Anyone who has indulged themselves in the masochistic act of scrolling through Philipp Plein's Instagram feed will know that this is a guy in love with his fleet of Ferraris. At least, that was the case until the company fired off a legal letter and asked him to back the hell down from using their luxury cars as props. The pair have been going at it ever since, but the past seven days has seen the dispute wind up in sensitive territory.

The beef goes back to July 2019, when Plein — a man who, in a mind-curdling alternate universe far, far away, is renowned for his minimalist approach and penchant for refined aesthetics — uploaded a post featuring a pair of his $800 PHANTOM KICK$ perched atop the roof of a gaudy green Ferrari 812 Superfast. Understandably, Ferrari didn't take too kindly to the fact its famous word mark and (legally-protected) prancing horse logo was bang slap in the middle of the photo, and in a letter awash with tea sip-worthy legalese, claimed that Plein's images aligned Ferrari “with a  lifestyle [that is] totally inconsistent with [its] brand perception." It then went on to specifically reference “performers making sexual innuendos and using Ferrari’s cars as props in a manner which is per se distasteful.”

Ferrari asked that the German remove the offending content — an act which he not only refused, but literally staged a protest against by, in his own words, "shutting down [New York City.]" An interesting footnote to the story is that, in true Plein-ian style, he claimed 50 Cent showed up to support the cause, only for the rapper's team to deny it, confirming he happened to be in the area having food at the same time but "was not aware of any protest."

Coming back to the now, in a post last Friday, Plein alleged that Ferrari had been pursuing $2 million from him, but that his team had negotiated the sum down to $200,000. Rather than paying Ferrari the money, he instead offered that if the company were to drop the request entirely, he would donate the cash to a charitable cause. “In this particular moment full of tragic events all over the world I feel completely inappropriate to fight over such irrelevant matters,” he wrote. “Neither [Ferrari] nor me REALLY need those [sic] money. Instead of continuing this useless litigation I asked my lawyer to settle the fight in order to make a contribution of [$200,000]” to a fund for George Floyd’s daughter, Gianna, or Black Lives Matter."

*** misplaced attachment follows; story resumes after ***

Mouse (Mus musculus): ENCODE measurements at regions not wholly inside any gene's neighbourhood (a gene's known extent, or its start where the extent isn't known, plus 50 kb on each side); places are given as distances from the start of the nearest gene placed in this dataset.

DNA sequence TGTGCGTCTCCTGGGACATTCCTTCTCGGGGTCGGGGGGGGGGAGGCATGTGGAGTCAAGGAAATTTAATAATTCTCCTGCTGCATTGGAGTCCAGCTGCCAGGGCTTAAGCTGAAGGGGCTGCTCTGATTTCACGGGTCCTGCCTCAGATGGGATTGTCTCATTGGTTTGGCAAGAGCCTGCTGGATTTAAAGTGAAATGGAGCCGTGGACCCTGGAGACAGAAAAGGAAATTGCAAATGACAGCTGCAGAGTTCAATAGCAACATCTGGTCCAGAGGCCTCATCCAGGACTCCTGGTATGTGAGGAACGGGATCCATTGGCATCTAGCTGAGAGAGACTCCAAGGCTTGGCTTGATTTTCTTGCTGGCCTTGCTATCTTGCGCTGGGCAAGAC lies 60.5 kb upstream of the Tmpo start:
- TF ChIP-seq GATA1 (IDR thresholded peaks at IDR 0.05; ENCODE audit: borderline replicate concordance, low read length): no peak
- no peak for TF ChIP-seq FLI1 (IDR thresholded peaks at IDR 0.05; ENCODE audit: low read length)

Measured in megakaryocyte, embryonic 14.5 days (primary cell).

A second post followed yesterday where Plein stated that Ferrari had acknowledged but refused his offer (an unsurprising development, given how long this dispute has been rambling on for, not to mention the fact Ferrari would give up its ability to appeal any further decisions should they agree to the request), but that he himself had still donated the sum of $22,000 to the Official Gianni Floyd Fund. "Ferrari wrote back and confirmed availability to an amicable solution of the dispute but, unfortunately, refused my offer of a settlement in the form of a donation funded by me to one or more #BlackLivesMatter and #georgefloyd organizations," read the post. So there you have it, Plein would donate $200,000 if Ferrari dropped the case, but $22,000 if they didn't.

In a letter sent to Ferrari by Plein's legal team, it was claimed that his actions were in support of the black community and not to promote himself or the brand (he also states he was the first designer to feature all black models at Milan Fashion Week back in 2013, an assertion that Dsquared2 may dispute). They were also keen to stress Plein's support for "the most important black talents such as 50 cent [sic], Snoop Dog [sic], Naomi [Campbell], Tyga and many more." Said support would seemingly stop at being able to stylize their names properly.

A few months back, Plein's label made headlines at Milan Fashion Week 2020 for all the wrong reasons after showcasing a tribute to the recently deceased Kobe Bryant — complete with a bedazzled helicopter — that was widely regarded as insensitive. In this instance, regardless of Plein's intention to do right by donating money to the cause (although, if you can, why not just give the money rather than making it conditional?), there's something tasteless about a multi-millionaire conflating issues such as racial violence with their own legal troubles, leveraging them as an incentive to "buy off" an adversary. I guess we shouldn't be surprised, however, as tasteless is what Philipp Plein does best.

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